CQUniversity Australia

Engaging Indigenous people within Higher Ed

CQUniversity's Office of Indigenous Engagement recently hosted a visit from the Oodgeroo Unit of Queensland University of Technology (QUT), at Rockhampton Campus.

Professor Anita Lee Hong, Director of the Oodgeroo Unit, and Lone Pearce, Project Officer, met with Office of Indigenous Engagement staff to discuss employment issues and best practice models for engaging Indigenous people within the higher education sector, including governance matters.

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Helen is key ingredient of Uni's new programs 

As CQUniversity broadens its suite of programs there are many working tirelessly behind the scenes to ensure students get much more than they signed up for.

The University has recently launched a list of new programs, particularly in the field of allied health, and is continuing to develop and market new programs in this arena. It's a process that appears seamless, but realistically involves huge effort from both lecturers and support staff.

PhotoID:11214, Education developer Helen Keen Dyer
Education developer Helen Keen Dyer
Playing a key role in the development of CQUniversity's new programs has been Bundaberg's Helen Keen Dyer, an education developer who has vast experience in producing innovative and engaging course content.

"I have been fortunate enough to work on the new suite of Allied Health programs and the conceptualisation of a new postgraduate eLearning program," Helen said. "Playing a part - albeit a small one - in the expansion and exciting new direction of the University is very rewarding and motivating."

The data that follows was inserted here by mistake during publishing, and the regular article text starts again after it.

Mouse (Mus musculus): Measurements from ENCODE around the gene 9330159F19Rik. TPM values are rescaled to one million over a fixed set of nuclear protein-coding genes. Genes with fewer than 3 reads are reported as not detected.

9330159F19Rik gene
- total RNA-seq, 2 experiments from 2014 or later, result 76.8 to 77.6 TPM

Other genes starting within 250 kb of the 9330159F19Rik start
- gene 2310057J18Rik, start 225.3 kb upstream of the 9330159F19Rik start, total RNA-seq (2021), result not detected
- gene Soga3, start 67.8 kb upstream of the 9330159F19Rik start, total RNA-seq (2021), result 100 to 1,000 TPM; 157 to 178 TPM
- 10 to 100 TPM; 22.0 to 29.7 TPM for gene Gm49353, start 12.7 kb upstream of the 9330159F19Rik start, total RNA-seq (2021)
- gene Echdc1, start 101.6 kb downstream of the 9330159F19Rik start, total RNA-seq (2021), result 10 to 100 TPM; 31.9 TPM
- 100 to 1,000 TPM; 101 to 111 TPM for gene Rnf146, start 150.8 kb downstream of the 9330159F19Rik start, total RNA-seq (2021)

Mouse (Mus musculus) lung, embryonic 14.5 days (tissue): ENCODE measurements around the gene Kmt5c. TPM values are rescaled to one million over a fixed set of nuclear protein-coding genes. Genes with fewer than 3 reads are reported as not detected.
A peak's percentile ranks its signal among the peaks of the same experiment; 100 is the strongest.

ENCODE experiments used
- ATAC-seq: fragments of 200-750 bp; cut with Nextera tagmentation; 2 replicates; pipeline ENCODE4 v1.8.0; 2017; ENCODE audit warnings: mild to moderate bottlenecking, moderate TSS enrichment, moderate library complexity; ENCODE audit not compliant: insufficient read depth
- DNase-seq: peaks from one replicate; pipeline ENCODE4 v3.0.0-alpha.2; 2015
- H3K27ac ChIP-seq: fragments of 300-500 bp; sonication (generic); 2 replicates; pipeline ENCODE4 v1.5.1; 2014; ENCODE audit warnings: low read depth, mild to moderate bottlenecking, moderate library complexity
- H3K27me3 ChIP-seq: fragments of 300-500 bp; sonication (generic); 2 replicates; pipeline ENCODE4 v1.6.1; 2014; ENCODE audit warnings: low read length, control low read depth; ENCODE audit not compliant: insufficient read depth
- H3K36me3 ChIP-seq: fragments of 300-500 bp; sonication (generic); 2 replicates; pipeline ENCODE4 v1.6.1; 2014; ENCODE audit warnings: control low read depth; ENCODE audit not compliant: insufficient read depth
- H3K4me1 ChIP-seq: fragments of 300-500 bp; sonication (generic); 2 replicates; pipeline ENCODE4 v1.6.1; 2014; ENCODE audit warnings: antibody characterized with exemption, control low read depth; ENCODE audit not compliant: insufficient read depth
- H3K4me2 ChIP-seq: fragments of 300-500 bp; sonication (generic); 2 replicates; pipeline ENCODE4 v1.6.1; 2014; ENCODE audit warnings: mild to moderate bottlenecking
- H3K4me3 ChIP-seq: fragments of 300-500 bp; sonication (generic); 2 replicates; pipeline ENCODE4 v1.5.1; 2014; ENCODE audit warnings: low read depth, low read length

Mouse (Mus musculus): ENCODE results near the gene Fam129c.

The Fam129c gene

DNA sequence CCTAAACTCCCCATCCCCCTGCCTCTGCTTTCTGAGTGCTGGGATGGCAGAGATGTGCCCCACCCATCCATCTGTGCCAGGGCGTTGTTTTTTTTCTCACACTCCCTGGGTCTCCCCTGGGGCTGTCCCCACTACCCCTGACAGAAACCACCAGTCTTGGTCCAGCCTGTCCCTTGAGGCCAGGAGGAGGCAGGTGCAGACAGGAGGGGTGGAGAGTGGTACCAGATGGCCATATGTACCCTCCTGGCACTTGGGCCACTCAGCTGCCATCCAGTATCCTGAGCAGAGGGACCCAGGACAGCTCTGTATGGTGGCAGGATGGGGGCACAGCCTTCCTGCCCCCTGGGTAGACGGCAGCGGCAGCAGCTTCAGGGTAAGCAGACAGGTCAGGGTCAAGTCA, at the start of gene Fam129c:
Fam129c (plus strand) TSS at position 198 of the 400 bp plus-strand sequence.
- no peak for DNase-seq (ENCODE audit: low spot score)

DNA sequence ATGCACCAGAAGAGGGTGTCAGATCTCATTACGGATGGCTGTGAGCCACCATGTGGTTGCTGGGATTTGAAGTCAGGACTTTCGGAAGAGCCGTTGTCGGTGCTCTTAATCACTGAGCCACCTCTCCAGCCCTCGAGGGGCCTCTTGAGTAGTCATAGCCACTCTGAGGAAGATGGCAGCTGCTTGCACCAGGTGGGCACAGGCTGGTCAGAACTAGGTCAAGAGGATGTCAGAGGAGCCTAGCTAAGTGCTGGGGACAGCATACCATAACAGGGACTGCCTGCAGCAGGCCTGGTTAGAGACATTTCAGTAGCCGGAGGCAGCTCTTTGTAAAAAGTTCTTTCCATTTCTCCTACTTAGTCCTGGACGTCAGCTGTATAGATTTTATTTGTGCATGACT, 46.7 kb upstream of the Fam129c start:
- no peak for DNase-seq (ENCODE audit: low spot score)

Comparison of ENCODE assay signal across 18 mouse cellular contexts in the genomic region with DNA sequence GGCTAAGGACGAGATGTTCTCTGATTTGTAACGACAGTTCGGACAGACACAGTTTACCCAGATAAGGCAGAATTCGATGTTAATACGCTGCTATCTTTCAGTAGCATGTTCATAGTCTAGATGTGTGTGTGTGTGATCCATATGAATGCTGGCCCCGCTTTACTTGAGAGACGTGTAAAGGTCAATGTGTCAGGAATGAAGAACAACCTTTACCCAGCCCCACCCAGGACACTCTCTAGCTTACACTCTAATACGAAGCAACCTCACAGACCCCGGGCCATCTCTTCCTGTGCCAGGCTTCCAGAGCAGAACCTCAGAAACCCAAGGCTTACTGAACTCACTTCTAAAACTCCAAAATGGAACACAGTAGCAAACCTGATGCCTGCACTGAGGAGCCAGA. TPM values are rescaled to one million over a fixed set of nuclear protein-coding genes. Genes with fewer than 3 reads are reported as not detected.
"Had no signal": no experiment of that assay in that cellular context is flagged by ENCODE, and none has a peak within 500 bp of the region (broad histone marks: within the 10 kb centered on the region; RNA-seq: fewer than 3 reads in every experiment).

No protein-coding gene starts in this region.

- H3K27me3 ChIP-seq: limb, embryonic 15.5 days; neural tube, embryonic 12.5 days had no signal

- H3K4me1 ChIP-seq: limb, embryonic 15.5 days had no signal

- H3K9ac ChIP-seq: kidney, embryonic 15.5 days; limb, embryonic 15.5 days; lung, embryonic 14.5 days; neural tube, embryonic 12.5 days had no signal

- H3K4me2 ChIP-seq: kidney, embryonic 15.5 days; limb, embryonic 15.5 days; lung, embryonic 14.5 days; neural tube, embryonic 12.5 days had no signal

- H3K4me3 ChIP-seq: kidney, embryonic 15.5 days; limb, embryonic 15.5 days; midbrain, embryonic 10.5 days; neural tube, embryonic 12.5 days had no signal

"The biggest challenge has perhaps been the pace of development. As a new member of staff at the University I am conscious of the need to quickly get myself up to speed with the University's business so that I can fully contribute to its agenda."

It appears she's doing just that, receiving overwhelming praise from the Dean of Health and Human Services, Professor Andy Bridges. "It has been invaluable to have Helen's expertise to call on in developing the content for our new Allied Health programs, ensuring that learning outcomes are appropriate and effectively assessed. She has become a central part of our team."

Helen's contribution to the pedagogical design of the University's new e-learning programs has also been applauded by Dean of Education, Helen Huntly. "Helen's contribution has allowed us to create a program that is characterised by thoughtful and explicit learning outcomes, well-conceptualised courses and cohesive program structure underpinned by contemporary theoretical and practical skills and knowledge." 

It's a skill set that Helen has acquired from years of experience in education program development having spent over a decade involved in education programs for the Department of Community Safety (previously Emergency Services).

However Helen says it hasn't been without its challenges. "My role primarily is about what I can bring to the University community and lecturers to help them to educate their students," said Keen Dyer.  "One of the biggest challenges in this role is developing learning objects for such different learning styles and for such a broad range of study areas."

Despite the challenges, Helen's convinced she has one of the best jobs around. "I get to indulge my passion in curriculum development and instructional design every single day, which I think is a pretty enviable position to be in.

"It is wonderful to be part of the initiatives and projects that push the University into new waters and continually improve opportunities and experiences for students."

And as for working out of CQUniversity's Bundaberg campus, Helen says it's just ‘fantastic'. "I couldn't imagine being anywhere else."